Explore how concepts of community well-being and cultural identity are being creatively redefined in a country with 36 ethnic groups and the first indigenous president in the Americas.
Study cultural identity and the concept of community well-being.
Look into the social and psychological impact of globalization on communities in Andean and Amazonian regions.
Have the option to create a documentary film or write a children’s book as part of your independent research.
Prepare for a possible career in community work.
Build your Spanish skills or add Quechua to your language learning.
Travel to tropical lowlands; the Andean Altiplano; La Paz; Potosí, one of the highest cities in the world; and El Alto, the largest indigenous city in Latin America.
Dine at one of the top restaurants in Latin America, where culinary students from low-income families promote the celebration of Bolivia’s spectacular culinary diversity and local ingredients.
During the final four weeks of the program, you can choose to use your new language and cultural skills and the academic knowledge you have acquired to complete an Independent Study Project (ISP) on a topic of interest to you.
It can be conducted in Cochabamba or other sites in Bolivia, as approved by the academic director. You may choose to produce an extended research paper or employ a nontraditional format such as documentary film, dance, theater, photography, or bilingual children’s book as part of your ISP.
Systems of Andean community justice in rural communities
Integrating traditional midwives into rural community hospitals serving indigenous families
Using dance to raise awareness of discrimination against Afro-Bolivians
Decolonizing education within Bolivia’s rural indigenous universities
Psychology of children of Bolivian migrants
Women leading the fight against mining contamination in their communities
Key Topics of Study
Bolivia’s complex history and current realities
Systems of knowledge and indigenous cosmovisión
Themes of community well-being (“vivir bien”) and resilience
Globalization and Bolivia’s contemporary sociopolitical and environmental struggles
Three recent semesters of college-level Spanish or equivalent and the ability to follow coursework in Spanish, as assessed by SIT.
Franklin & Marshall Academic Policy
F&M requires all students to enroll in a full course load at the host institution or off-campus study program. You can typically find this information on the program partner's website. In many cases, this will be four or five courses for a semester. Many programs grant course credit in U.S. semester credit hours. Franklin & Marshall will award four F&M course credits for a total of 15 or 16 U.S. semester credit hours. If the total number of credits for your program is more than 16 or less than 15, divide the total number by four to find out how many course credits you will receive (this includes summer study).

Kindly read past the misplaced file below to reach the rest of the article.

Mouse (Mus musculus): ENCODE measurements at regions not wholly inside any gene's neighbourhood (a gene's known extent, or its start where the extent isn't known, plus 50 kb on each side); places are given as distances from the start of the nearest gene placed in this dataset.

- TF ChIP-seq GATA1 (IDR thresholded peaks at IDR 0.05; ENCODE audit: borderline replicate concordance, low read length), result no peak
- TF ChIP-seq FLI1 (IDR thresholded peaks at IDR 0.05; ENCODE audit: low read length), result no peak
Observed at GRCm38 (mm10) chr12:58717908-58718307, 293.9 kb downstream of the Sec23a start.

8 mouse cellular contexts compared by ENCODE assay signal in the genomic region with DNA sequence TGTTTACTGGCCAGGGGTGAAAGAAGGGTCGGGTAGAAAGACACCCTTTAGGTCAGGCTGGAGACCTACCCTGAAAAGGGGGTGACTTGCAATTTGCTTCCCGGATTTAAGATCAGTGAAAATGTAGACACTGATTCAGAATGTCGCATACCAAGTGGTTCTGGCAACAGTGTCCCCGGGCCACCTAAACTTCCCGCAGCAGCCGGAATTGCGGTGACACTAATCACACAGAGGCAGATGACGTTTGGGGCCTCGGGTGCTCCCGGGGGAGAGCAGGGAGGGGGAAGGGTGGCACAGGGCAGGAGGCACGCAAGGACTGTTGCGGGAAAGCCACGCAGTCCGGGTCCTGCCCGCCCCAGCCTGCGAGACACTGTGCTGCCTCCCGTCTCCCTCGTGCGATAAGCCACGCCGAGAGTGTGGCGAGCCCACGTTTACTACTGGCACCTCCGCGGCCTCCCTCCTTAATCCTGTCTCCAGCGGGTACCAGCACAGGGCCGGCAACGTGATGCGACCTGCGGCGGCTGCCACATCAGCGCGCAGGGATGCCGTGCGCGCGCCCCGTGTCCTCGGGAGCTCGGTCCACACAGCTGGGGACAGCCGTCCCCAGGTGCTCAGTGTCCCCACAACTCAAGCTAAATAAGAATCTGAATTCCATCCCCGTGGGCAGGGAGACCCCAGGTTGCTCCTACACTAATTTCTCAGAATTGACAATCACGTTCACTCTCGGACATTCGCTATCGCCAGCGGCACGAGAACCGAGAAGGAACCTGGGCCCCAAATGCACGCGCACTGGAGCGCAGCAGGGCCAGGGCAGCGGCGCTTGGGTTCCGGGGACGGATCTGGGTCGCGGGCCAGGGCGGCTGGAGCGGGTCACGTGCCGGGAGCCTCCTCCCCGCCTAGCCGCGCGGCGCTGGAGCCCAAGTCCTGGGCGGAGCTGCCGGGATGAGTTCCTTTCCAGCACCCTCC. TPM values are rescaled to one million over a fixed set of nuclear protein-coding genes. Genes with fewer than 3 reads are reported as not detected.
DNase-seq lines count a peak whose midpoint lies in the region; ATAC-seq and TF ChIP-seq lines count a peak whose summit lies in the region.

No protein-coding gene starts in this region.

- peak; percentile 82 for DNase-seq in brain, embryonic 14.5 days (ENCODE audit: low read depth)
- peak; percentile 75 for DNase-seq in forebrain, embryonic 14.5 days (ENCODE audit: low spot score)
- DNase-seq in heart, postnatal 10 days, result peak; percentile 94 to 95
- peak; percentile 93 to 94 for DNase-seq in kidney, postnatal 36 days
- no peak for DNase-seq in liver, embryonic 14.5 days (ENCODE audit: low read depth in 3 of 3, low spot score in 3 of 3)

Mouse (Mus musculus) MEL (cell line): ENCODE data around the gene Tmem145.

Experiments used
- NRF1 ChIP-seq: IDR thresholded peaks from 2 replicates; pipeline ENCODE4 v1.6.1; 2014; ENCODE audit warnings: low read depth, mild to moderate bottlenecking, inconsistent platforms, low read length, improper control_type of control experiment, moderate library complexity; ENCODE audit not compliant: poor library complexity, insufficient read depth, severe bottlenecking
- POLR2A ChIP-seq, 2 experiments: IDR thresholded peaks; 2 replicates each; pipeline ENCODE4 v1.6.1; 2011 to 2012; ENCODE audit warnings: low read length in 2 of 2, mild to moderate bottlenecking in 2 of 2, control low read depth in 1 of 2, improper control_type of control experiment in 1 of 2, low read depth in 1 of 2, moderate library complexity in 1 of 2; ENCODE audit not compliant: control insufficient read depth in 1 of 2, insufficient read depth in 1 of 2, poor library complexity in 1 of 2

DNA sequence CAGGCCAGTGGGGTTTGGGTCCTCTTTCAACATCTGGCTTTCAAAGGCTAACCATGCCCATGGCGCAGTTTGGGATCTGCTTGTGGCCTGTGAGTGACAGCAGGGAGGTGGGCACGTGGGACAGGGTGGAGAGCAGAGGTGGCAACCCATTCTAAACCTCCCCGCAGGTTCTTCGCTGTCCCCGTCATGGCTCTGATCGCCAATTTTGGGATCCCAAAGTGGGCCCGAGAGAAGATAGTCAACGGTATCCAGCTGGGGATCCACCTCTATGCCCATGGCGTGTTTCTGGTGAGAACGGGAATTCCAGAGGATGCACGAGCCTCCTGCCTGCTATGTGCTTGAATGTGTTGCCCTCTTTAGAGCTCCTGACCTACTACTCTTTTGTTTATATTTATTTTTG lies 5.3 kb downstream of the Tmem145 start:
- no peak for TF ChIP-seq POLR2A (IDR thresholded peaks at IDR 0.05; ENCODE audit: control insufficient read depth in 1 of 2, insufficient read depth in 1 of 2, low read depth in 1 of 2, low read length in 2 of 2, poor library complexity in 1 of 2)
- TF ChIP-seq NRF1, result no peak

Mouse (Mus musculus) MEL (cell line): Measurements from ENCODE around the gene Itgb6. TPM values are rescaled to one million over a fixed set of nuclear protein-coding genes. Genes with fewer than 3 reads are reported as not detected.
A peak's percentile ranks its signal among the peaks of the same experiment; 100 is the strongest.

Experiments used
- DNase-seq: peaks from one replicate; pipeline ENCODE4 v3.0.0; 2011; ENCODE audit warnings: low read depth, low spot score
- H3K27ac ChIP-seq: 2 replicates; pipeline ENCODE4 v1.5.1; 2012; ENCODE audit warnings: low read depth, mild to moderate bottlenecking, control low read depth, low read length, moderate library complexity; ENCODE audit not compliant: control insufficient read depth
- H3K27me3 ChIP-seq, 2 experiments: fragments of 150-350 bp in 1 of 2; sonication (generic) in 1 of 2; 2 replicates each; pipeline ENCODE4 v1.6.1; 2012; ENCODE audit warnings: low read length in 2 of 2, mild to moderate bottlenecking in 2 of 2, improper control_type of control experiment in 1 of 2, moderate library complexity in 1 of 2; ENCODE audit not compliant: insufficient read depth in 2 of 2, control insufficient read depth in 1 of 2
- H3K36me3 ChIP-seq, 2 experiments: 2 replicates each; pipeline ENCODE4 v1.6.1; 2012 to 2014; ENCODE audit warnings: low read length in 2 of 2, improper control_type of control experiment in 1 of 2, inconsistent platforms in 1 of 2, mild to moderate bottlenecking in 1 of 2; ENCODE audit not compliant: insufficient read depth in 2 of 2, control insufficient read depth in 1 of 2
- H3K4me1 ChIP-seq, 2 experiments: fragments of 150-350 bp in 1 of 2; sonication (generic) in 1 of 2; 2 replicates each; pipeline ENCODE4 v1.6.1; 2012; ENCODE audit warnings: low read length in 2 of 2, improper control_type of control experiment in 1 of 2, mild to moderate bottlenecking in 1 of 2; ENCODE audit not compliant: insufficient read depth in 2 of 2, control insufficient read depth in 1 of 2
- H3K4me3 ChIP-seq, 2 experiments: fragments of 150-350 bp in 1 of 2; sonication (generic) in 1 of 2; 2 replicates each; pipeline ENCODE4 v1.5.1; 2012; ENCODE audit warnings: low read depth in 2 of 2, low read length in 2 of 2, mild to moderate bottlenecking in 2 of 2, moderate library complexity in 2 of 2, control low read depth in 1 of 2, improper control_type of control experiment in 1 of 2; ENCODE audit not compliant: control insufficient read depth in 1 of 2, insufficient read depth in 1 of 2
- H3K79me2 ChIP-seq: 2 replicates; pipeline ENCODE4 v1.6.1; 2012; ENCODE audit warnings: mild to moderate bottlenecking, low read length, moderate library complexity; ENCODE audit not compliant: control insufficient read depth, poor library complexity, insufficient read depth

Courses on off-campus study programs must be taken for a letter grade, not on a pass/no pass basis. Grades from off-campus study program courses will appear on your Franklin & Marshall transcript, but they will not be calculated into your cumulative GPA.
Courses taken off-campus may be able to satisfy major, minor, language or distribution requirements (Arts, Humanities, Social Science, Non-Western Cultures or Natural Science Lab) in addition to general elective credit. Courses may fulfill more than one requirement. Please note that Franklin & Marshall cannot issue transfer credit for a course taken in a department that is not represented at the College. If a course does not clearly fall under a department, the off-campus study advising staff can help you determine whether or not it can be accepted for credit.
Franklin & Marshall Housing Policy
Housing options during your off-campus study program will vary by program. Some programs may allow students to choose their housing option; other programs require all students to live in a certain type of housing. Typical housing arrangements may include apartments, homestays, or on-campus housing at a local university. Please visit the program homepage to determine your program's housing options or requirements.
Please note that some programs may offer students the option to pursue independent housing (outside of the regular housing options provided by the program). F&M does not allow students to choose independent housing unless there is a significant academic or cultural reason (such as wanting to live in a homestay when only apartment housing is provided). Independent housing carries many risks and F&M and the program provider cannot provide any support to students who pursue independent housing. Students who are interested in pursuing independent housing will need to contact their off-campus study adviser to petition for approval to pursue this option.
Financial Policy, Financial Aid and Scholarships
During the academic year, students will continue to be eligible for financial aid during a term of off-campus study. This includes federal and state loans and Franklin & Marshall merit scholarships and need-based grants. In general, eligibility for financial aid is based on Franklin & Marshall tuition, cost of housing and meals from the off-campus study program, and an allowance for books and personal expenses. Your annual estimated family contribution as generated by your FAFSA will remain the same regardless of program costs. Students who receive Grant-in-Aid benefits will continue to access these benefits for the semester off-campus. This benefit is only available to students of eligible full-time F&M faculty and staff.